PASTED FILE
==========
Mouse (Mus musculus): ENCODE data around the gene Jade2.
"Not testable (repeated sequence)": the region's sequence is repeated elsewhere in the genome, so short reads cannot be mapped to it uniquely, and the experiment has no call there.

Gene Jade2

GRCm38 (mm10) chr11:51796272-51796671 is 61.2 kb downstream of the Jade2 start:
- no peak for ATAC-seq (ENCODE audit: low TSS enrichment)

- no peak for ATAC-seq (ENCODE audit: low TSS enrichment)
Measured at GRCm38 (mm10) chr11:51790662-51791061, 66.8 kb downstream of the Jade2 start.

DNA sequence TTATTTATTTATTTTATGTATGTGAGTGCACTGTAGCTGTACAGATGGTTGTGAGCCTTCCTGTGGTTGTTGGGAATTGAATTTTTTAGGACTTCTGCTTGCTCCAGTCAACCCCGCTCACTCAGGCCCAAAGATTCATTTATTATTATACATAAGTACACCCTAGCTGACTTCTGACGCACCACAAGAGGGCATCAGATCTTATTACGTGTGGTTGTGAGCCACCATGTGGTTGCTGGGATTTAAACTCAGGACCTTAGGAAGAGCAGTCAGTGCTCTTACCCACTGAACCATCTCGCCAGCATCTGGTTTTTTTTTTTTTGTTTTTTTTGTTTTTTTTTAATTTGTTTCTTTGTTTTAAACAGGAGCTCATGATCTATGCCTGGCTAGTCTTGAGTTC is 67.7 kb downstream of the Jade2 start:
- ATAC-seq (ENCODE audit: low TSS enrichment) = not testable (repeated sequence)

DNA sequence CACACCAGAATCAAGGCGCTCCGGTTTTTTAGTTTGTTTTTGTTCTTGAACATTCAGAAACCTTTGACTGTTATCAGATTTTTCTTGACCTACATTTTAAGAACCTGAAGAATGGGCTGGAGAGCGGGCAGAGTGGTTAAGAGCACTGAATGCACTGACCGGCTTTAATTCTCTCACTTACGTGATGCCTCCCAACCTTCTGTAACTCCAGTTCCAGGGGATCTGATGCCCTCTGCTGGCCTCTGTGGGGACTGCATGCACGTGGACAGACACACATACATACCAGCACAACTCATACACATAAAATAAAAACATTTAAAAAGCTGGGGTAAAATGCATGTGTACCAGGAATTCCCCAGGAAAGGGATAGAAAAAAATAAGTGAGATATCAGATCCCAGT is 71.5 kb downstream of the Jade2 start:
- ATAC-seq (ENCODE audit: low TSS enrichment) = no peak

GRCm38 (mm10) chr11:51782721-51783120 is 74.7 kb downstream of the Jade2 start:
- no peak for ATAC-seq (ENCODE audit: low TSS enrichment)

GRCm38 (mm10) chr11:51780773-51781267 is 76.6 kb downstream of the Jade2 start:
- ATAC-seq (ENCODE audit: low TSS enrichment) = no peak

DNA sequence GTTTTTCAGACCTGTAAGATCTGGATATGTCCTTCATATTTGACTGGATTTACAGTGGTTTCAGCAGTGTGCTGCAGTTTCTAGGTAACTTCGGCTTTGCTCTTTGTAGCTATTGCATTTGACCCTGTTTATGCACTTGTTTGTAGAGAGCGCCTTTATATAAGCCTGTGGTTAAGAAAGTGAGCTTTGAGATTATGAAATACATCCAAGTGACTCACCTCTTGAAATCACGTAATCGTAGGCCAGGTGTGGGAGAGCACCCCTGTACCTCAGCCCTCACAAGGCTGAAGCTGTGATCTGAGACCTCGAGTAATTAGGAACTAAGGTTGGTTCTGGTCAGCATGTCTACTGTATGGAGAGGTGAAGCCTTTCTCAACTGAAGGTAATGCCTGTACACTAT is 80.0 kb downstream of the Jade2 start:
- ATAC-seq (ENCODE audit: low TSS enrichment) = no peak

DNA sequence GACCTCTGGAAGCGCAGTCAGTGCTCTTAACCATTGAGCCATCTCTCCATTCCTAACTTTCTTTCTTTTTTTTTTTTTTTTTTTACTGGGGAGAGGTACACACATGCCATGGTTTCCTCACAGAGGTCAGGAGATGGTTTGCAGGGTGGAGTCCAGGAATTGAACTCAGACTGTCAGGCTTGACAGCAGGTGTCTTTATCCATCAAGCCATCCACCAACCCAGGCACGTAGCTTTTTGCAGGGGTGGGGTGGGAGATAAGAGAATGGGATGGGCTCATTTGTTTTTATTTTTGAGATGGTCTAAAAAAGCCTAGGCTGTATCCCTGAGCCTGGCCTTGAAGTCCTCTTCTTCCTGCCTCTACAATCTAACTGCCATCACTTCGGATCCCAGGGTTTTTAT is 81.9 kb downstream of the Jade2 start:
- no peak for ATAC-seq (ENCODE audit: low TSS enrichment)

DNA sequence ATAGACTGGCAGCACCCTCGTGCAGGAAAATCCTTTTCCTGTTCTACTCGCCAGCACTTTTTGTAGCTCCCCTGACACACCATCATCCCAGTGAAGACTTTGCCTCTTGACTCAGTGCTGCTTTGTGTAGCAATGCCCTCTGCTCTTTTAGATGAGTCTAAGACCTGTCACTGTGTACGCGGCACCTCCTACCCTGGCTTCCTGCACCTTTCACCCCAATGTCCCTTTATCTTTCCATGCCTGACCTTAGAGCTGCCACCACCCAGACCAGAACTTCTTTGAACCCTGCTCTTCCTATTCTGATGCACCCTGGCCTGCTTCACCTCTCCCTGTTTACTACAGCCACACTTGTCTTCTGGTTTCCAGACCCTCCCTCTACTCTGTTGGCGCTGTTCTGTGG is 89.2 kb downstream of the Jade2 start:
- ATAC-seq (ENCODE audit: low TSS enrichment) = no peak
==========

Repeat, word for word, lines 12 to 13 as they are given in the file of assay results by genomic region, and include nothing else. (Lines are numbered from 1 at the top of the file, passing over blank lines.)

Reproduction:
GRCm38 (mm10) chr11:51782721-51783120 is 74.7 kb downstream of the Jade2 start:
- no peak for ATAC-seq (ENCODE audit: low TSS enrichment)